Kept Animals by Kate Milliken. Scribner, 2020. $27.00, 368 pages.
It’s been three months since I’ve found the time to read a whole novel, and part of me was wondering whether I’d forgotten how to read completely until I opened up Kate Milliken’s Kept Animals. Told through a mix of character perspectives, the novel jumps back and forth from 1993 to 2015, revealing the story of Rory Ramos, a fifteen-year-old girl navigating her identity in Topanga Canyon, California. Complicated explorations of family dynamics, sexuality, race, and patriarchal norms weave through each character, making this book as heart wrenching as it is memorable.
We are introduced to Rory with some basic knowledge of her interests: horses and photography. She works at a horse stable with her stepfather Gus, and the stable is frequented by others her own age, including the wealthy twins June and Wade Fisk. She is less wealthy than other characters, and doesn’t own a car like many of her peers. She has to catch a ride home with June one afternoon after completing her stable duties. It’s obvious this is one of their first real interactions; Rory invites June inside, she smokes her first joint, and has a first “kiss”: “‘Now exhale,’ June said, her mouth already on Rory’s mouth as she spoke. Not a kiss. Rory recognized this was not a kiss. June was inhaling, pulling the smoke up out of Rory’s lungs and into her own.”
It is complicated and awkward and everything I need in a book. I was enjoying it all up to this point, but this is where I became fully immersed in the text: it felt like I easily could have been Rory in this moment.
The elusive Vivian Price, whose pool is visible from Rory’s bedroom, is spotted by the other girls. Vivian is the daughter of absent parents Sarah and Everett Price; it becomes clear quickly just how much independence Vivian actually has, and it molds her into someone that, despite her inherently selfish demeanor, is empathetic in her struggles. We experience life through her point of view multiple times; she is lonely and desperate for attention in her life, and she takes it in the form of former teacher McLeod, Wade Fisk, and, after a tragic accident involving her toddler brother and Gus, Rory. Each relationship reveals a facet of Vivian’s personality, but they all ultimately show her desire for power, as she uses these people to feel in- control of her out-of-control life. Vivian’s ties with the three of them converge as the plot moves. While Charlie’s death is the tipping point of the story’s conflict, it is the actions taken afterwards that push the novel’s most complicated issues forward, and it is driven by these characters, rather than by plot. It’s one of the best things about this book, actually: Milliken weaves every bit of social and political drama together, creating something subtle and cohesive. Picking apart those links between characters, disputes, and settings is what kept this novel on my mind, even days after finishing it.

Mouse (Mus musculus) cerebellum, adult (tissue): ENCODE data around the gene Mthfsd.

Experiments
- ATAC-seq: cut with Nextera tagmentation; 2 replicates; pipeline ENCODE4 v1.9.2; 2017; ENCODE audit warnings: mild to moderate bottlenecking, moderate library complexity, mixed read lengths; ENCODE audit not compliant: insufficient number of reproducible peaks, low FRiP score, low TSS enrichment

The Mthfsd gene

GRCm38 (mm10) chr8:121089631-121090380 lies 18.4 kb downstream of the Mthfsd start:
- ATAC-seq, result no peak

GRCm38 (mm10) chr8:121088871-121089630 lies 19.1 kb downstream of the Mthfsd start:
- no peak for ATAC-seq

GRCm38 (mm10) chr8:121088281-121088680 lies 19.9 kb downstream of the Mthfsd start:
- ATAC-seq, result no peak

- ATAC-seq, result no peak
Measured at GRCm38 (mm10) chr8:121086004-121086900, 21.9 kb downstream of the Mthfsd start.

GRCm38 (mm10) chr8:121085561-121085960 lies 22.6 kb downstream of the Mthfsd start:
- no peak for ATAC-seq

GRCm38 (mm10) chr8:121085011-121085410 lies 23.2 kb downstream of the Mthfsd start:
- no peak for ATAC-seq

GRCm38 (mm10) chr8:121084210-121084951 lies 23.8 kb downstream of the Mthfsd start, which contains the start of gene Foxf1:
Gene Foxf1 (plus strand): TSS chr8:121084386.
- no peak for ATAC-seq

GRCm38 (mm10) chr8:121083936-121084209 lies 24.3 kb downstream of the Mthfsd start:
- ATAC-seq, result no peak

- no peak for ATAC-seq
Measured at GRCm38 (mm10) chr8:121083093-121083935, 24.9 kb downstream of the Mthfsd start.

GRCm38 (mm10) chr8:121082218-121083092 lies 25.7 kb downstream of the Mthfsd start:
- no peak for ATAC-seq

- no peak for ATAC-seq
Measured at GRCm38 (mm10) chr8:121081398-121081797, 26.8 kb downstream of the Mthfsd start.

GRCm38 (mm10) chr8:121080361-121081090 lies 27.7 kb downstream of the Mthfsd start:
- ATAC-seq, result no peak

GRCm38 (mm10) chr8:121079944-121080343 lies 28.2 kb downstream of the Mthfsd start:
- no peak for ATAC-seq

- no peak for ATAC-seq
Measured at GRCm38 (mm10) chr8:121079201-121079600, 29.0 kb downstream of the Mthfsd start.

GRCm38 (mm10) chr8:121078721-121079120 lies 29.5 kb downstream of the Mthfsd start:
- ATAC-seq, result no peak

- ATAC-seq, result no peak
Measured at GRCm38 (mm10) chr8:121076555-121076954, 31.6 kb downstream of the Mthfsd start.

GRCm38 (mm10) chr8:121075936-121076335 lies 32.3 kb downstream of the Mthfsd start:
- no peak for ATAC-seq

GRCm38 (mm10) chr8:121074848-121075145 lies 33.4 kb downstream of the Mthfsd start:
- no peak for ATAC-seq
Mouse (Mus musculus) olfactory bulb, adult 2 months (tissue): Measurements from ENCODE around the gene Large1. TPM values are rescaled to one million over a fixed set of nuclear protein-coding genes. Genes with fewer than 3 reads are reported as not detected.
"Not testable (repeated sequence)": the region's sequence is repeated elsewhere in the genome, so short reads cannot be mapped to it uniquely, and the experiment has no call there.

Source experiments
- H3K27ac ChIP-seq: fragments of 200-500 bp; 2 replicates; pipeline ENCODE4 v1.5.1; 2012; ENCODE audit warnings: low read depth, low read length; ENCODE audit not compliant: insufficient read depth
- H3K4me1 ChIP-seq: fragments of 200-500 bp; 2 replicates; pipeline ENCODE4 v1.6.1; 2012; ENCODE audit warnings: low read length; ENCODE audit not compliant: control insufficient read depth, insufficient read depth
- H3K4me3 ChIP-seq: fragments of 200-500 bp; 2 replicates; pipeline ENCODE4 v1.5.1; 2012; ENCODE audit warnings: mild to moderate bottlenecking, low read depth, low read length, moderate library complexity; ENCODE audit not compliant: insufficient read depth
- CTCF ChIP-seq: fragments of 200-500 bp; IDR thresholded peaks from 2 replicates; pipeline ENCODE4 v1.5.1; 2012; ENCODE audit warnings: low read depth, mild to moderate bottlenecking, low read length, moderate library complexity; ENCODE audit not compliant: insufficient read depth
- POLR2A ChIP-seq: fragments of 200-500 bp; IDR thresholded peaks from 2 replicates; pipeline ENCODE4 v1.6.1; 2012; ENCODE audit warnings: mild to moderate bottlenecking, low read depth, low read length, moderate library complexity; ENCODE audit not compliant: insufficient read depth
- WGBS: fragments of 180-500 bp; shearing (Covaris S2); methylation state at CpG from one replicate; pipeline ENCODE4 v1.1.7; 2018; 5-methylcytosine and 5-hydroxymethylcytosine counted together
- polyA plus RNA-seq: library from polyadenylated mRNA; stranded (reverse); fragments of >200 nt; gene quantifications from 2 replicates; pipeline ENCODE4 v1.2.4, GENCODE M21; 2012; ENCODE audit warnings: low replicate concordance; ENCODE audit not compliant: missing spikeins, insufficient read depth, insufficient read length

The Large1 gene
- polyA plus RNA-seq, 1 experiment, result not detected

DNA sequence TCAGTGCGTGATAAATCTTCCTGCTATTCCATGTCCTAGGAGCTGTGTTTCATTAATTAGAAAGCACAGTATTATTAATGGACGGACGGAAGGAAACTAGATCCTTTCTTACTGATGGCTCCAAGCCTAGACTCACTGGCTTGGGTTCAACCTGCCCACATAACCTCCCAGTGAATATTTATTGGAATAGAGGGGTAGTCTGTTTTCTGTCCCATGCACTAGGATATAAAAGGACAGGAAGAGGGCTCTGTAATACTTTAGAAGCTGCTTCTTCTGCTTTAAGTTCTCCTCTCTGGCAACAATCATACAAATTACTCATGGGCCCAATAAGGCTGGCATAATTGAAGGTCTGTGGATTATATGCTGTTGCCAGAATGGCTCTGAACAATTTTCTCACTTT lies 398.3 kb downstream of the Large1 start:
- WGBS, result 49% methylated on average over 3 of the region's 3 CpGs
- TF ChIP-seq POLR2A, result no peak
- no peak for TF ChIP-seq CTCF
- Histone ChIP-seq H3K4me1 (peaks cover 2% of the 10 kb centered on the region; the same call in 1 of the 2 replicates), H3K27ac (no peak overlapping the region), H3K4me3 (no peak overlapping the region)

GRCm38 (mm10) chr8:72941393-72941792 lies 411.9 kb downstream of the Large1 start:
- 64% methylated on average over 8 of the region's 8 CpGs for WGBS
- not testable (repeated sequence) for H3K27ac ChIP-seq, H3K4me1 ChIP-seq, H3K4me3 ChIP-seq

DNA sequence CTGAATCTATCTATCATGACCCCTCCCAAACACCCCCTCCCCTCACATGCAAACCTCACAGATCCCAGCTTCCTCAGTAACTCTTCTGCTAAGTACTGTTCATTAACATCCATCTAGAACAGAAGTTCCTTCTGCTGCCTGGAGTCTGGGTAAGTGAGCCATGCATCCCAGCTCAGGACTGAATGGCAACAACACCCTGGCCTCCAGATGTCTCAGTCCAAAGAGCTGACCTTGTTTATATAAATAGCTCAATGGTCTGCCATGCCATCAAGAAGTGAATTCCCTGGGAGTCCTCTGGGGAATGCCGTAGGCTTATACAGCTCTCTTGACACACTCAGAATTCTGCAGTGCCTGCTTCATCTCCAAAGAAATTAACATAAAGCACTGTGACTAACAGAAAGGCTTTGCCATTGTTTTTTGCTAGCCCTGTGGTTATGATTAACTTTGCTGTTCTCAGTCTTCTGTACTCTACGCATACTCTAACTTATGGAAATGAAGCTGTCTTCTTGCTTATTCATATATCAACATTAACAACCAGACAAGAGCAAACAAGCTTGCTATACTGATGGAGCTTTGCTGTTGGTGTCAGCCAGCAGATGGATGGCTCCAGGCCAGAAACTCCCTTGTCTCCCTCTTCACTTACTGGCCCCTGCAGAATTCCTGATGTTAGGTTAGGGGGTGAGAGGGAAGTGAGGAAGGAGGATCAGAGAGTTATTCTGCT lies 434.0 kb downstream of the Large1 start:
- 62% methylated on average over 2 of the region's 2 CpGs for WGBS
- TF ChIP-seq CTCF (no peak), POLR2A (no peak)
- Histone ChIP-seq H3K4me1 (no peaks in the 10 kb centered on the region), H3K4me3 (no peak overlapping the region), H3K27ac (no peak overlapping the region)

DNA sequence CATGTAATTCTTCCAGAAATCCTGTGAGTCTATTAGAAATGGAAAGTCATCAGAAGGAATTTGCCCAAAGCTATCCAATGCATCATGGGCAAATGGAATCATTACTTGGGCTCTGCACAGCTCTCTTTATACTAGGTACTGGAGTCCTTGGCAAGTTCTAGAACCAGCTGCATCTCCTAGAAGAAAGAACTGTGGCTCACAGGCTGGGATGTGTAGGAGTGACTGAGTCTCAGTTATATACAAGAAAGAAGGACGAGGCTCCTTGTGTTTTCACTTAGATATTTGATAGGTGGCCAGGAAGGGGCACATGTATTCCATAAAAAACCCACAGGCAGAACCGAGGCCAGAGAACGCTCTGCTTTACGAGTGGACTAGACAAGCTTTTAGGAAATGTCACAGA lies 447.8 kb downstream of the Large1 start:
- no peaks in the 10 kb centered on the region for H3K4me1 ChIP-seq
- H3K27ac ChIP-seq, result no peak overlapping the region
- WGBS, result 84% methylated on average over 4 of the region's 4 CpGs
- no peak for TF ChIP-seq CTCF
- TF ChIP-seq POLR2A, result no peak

The jumps between 1993 and 2015 are just as compelling as the story’s several conflicts, too. Though much of the plot is driven through Rory’s perspective, she’s not a particularly emotional narrator. Vivan wears her heart on her sleeve and is easy to read because of the way her dialogue moves in interactions with her parents and love interests: “…more than anything she liked the way it felt when Rory photographed her afterward. She felt briefly powerful then, cunning, like she had everything going for her.” Rory is almost a polar opposite. She’s uncomfortable exploring her sexuality, deals with issues of consent with June, and is drawn to Vivian in ways that she seems unable to convey in words, so she turns to photography. We ultimately have to rely on Milliken’s description of Rory’s photos to scratch the surface of her thoughts, personality, and motivations, which was such a unique component of the author’s writing.
We never see Rory in 2015, as her career as a photojournalist abroad in war-torn countries keeps her away from home and her family, so what we know of her in her adult years comes from her daughter. Learning about this “new,” adult Rory through an otherwise foreign perspective further encapsulates just how intricate her depth is, and discovering Rory at the same pace as her daughter creates a significant, immersive setting that I found impossible to tear myself away from. I’ll be returning to this novel again and again, and I’m certain that in my future reads, I’ll discover even more of each character. That’s really what pushes a book from good to great–and Kept Animals is decidedly in the “fantastic” category.
Britton Hansen is a recent graduate from Loyola University New Orleans. She is a writer and political organizer from Albuquerque, New Mexico. She plans to pursue an MFA as soon as the country is put back on track in 2020.